This study analyses left dislocation, prepositions, and the progressive aspect in Ugandan English. It uses spoken data of English speakers with the three indigenous Ugandan languages. The results show high frequency use of left dislocation in Ugandan English. This suggests possible substrate influence from these first languages since left dislocation construction is used in these languages. The use of prepositions is overwhelmingly like in Standard English with just very few cases indicating variation from Standard English, although the three indigenous languages have very few prepositions in comparison to the English language. The use of the progressive illustrates variation among English speakers with the three first languages indicating that Ugandan English is not homogenous.
Browse by title
Influence from Luganda, Runyankole-Rukiga, and Acholi-Lango
Edited by Jude Ssempuuma
Re-reading the Subtexts of Modernity
What takes place when we examine texts close-up? The art of close reading, once the closely guarded province of professional literary critics, now underpins the everyday processes of forensic scrutiny conducted by those brigades of citizen commentators who patrol the realms of social media.
This study examines at close quarters a series of key English texts from the last hundred years: the novels of Virginia Woolf and James Joyce, the plays of Samuel Beckett, the poetry of Sylvia Plath and Philip Larkin, the films of Alfred Hitchcock and the tweets of Donald Trump. It digs beneath their surface meanings to discover microcosmic ambiguities, allusions, ironies and contradictions which reveal tensions and conflicts at the heart of the paradox of patriarchal history. It suggests that acts of close reading may offer radical perspectives upon the bigger picture, as well as the means by which to deconstruct it. In doing so, it suggests an alternative to a classical vision of cultural progress characterised by irreconcilable conflicts between genders, genres and generations.
American Imaginations of Racial Anxiety in William Faulkner and Richard Wright
Violent Disruptions: American Imaginations of Racial Anxiety in William Faulkner and Richard Wright examines two authors who have powerfully predicted the formation of racial identities and its surrounding discourse in the United States today: William Faulkner (1897–1962) and Richard Wright (1908–1960). Using the works of Faulkner and Wright, this text argues that race becomes visible only through image production and exchange. Further, it argues that following the dismantling of our legally upheld racial inequality and everyday racist language, it is precisely the visual register wherein we see most acutely the continued present-day operation of racial inequality. Violent Disruptions thus places William Faulkner and Richard Wright at the center of our current dramas in the 21st century in popular television, political theater and criminal justice.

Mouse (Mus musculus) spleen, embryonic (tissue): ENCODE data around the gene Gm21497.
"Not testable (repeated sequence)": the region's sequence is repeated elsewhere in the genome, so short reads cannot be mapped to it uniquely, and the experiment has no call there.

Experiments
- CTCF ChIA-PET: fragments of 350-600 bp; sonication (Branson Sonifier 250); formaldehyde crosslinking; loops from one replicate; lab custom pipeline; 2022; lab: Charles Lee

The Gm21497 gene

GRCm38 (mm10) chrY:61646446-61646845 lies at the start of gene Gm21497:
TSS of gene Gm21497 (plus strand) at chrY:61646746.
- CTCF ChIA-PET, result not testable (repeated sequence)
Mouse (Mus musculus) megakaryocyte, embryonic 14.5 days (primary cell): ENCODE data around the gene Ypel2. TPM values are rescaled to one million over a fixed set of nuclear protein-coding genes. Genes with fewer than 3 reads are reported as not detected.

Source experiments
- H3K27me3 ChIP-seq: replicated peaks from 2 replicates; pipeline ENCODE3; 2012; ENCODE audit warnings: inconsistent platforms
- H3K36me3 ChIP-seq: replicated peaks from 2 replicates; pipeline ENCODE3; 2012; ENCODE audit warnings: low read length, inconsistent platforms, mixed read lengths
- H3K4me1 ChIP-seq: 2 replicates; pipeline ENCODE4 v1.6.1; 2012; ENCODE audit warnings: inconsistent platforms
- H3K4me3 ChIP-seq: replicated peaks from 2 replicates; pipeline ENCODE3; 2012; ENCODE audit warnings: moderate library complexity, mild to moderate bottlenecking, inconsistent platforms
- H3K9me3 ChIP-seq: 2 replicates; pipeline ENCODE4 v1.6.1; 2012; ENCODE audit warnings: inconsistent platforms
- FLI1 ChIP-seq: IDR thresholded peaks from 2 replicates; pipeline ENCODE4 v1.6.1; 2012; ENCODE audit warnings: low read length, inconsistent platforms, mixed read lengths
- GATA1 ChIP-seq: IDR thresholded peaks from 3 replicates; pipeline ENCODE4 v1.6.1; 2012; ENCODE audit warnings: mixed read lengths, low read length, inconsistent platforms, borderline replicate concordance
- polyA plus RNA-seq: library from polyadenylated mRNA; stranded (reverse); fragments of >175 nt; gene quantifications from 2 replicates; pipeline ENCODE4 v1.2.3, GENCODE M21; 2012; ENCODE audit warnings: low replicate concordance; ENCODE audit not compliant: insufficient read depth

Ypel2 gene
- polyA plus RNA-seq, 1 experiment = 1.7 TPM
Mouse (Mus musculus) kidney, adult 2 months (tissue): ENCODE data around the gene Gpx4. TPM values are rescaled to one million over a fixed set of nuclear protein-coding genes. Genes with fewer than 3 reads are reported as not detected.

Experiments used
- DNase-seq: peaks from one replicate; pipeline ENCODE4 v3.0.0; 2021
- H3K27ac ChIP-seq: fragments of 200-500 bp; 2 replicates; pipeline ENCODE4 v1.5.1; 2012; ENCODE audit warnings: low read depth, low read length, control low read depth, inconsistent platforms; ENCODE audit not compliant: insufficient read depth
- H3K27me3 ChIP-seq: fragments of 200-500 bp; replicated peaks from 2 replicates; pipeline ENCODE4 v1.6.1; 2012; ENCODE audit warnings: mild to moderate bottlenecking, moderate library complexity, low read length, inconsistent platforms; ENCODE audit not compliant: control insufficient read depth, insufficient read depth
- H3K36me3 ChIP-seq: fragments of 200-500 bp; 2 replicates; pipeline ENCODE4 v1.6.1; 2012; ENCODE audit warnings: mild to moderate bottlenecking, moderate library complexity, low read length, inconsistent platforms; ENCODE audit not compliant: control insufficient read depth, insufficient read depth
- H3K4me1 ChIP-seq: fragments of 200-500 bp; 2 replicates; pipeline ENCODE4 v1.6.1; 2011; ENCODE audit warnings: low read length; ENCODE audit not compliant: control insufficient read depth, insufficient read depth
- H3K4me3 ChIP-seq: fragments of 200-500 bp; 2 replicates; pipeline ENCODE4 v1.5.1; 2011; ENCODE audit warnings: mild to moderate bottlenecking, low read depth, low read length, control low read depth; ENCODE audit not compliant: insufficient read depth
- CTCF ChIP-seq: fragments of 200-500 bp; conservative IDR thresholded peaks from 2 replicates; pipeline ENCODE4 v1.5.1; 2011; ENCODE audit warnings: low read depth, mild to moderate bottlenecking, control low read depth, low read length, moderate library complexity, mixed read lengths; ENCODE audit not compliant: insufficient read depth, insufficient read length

Aesthetic and Spiritual Bearings
Yeats’s relationships with Otherness and the Orient enabled him to develop his own creative abilities and spiritual understanding in expansive ways. Exotic versions of India, Celtic orientalism, the fervent psychological probings of the nineteenth century (which showed a deep interest in the paranormal), mystical studies aided by such figures as Mohini Chaterjee, Arabist ideas and images, the Japanese Noh, Zen Buddhism, Byzantium, Vedāntic philosophy – all helped the poet to examine and express human interactions with existence that were distinctive in their figuration and underpinnings. Facing Otherness with an extraordinary philosophical and spiritual intensity, he was able to uncover (though never fully or finally anatomize) aspects of the depths of his own being. The Orient also provided him with conceptual and intuitive means to broach humankind’s relation to cosmic order; this resulted in an exploration of the Otherness which underpins existence on quite a remarkable scale, still not fully appreciated by Yeats’s readers. This book seeks to help foster such appreciation.
Edited by Axel Goodbody and Adeline Johns-Putra
What is Cli-Fi?
Climate change fiction is a new literary phenomenon that emerged at the turn of the twenty-first century in response to what may be society’s greatest challenge. Climate change is already part responsible for extreme weather events, flooding, desertification and sea level rise, leading to famine, the spread of disease, and population displacement. Cli-fi novels and films are typically set in the future, telling of disaster and its effect on humans, or they depict the present, beset by dilemmas, conflicts or conspiracies, and pointing to grave consequences. At their heart are ethical and political questions: will humankind rise to the challenge of acting collectively, in the interest of the future? What sacrifices will be necessary, and is a green dictatorship our only hope for survival as a species?